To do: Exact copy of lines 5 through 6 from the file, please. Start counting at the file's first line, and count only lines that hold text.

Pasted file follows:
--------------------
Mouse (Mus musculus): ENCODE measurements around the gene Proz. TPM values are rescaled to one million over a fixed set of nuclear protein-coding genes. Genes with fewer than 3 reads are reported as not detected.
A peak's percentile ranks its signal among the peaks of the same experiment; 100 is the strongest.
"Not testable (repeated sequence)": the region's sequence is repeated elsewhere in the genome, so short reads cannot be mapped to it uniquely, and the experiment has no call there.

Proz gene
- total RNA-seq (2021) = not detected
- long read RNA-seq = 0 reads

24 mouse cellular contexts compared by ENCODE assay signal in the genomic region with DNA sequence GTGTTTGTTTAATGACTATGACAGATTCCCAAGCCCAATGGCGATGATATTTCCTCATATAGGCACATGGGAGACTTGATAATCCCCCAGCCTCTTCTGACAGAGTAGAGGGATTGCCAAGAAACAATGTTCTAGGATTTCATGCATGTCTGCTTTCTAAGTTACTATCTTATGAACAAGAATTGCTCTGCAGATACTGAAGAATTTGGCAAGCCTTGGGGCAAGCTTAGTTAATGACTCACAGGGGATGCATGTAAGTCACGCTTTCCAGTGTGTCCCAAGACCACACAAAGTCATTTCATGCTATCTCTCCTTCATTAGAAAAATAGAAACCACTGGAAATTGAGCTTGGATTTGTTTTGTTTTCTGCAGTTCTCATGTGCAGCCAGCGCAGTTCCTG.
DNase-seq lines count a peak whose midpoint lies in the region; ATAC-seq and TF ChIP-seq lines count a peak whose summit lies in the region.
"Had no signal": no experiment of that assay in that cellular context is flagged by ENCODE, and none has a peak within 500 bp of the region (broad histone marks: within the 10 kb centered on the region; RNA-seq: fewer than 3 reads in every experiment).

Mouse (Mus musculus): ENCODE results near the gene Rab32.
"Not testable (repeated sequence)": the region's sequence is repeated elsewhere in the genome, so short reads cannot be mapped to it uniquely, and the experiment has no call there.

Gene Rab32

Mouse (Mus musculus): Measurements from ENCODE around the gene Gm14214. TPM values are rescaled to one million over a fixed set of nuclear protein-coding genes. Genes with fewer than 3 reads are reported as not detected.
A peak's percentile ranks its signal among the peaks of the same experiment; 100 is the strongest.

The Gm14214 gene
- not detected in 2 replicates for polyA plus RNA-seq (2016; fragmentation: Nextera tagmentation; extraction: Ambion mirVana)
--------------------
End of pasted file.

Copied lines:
- total RNA-seq (2021) = not detected
- long read RNA-seq = 0 reads